Table of Contents
External validation of a model is the process of assessing the generalizability or transportability of its predictions to an independent sample. The process of external validation may lead to rejection of a proposed model, or the proposed model may be accepted (validated) if the performance characteristics are deemed to be sufficient. Resampling methods are used for ‘internal validation’ of the model for data originating under the same setting. Though internal validation can be thought of as an estimate of external validation, it is not sufficient evidence of external validation. An independent dataset suitable for external validation generally has one or more of the following properties (Moons et al. (2012)):
- Temporal differences
- Data may be collected from the same locations, but over different periods of time.
- Geographic differences
- Data was collected from different locations.
- Institutional differences
- Data was collected from an organization not connected with the original source.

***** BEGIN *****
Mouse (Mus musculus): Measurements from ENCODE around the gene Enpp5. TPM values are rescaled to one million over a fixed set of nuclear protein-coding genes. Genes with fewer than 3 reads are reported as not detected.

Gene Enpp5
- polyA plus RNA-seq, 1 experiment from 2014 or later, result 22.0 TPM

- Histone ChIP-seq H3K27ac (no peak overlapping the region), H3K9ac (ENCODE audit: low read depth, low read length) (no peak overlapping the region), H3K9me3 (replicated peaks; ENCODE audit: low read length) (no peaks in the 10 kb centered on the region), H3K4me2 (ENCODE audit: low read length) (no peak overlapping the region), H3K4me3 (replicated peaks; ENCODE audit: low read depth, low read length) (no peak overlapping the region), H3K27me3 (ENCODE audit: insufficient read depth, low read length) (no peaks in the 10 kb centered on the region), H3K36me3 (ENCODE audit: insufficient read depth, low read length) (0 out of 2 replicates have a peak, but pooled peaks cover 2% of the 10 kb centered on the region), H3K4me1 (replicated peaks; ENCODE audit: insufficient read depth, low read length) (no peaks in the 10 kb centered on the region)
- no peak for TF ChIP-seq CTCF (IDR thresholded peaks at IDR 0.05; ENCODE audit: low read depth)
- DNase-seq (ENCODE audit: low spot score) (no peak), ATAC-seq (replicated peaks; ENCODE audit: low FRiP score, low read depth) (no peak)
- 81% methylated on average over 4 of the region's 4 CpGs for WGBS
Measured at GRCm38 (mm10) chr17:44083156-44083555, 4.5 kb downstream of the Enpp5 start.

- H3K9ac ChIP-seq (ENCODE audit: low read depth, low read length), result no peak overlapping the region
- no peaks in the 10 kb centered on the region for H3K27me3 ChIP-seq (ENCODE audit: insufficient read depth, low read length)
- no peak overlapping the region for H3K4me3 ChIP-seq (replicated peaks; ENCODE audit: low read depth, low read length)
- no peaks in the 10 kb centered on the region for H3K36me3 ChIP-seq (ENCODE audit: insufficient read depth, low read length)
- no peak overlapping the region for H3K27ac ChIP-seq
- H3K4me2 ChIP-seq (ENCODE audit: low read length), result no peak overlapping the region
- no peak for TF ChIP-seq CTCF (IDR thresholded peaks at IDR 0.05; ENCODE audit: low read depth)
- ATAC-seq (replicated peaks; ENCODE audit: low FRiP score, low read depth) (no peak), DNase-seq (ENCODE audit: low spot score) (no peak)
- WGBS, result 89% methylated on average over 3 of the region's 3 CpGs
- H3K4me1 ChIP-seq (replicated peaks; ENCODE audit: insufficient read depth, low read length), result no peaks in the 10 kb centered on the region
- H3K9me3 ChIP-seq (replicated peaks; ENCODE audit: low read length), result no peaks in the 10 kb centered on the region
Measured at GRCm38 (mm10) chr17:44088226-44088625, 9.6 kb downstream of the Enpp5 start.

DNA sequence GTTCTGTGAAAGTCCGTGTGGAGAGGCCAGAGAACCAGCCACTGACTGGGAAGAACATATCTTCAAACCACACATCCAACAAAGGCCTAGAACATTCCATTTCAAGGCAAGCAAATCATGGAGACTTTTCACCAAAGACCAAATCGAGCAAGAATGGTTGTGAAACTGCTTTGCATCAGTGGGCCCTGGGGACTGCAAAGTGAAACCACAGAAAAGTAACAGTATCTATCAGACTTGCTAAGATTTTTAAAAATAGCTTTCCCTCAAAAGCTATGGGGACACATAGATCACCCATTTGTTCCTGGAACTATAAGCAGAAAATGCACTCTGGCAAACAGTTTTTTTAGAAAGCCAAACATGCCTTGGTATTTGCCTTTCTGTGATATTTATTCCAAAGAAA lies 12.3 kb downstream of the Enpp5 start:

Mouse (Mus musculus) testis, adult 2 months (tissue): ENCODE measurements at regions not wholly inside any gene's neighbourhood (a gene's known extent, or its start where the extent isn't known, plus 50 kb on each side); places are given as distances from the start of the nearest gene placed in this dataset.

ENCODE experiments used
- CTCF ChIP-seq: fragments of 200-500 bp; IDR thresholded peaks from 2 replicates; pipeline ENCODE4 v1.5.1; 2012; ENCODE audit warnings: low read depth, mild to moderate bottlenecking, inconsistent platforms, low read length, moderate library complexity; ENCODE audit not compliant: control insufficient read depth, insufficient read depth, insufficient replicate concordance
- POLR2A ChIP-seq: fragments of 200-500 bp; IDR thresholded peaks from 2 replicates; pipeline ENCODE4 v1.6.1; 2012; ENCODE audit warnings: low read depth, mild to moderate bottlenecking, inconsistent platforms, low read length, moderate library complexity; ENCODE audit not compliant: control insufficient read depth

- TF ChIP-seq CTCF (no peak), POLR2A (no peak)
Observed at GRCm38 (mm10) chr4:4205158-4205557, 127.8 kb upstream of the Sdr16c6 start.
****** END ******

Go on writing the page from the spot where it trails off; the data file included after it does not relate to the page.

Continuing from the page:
A principled approach to external validation follows these steps:
- Collect a suitable independent sample of sufficient size.
- Create a descriptive summary table that compares the characteristics of the original sample vs. the external sample.
- Compare prediction performance estimates for the following scenarios
- Original apparent: The original model applied to the original data.
- Original internally validated: The cross-validitory based estimate from the original model applied to the original data.
- Original externally validated: The original model applied to the new data.
- Compare model parameter estimates and prediction performance estimates from
- The original model
- The original model selection algorithm applied to the new data only
- The original model selection algorithm applied to the combined data (original + new)
- Potentially an updated model selection algorithm applied to the combined data (original + new)
- Discuss differences for these outcomes, whether they might be due to population differences, overfitting, underfitting, differences in data capture, extrapolation, etc.
Royston and Altman (2013) provide specific suggestions for Cox models.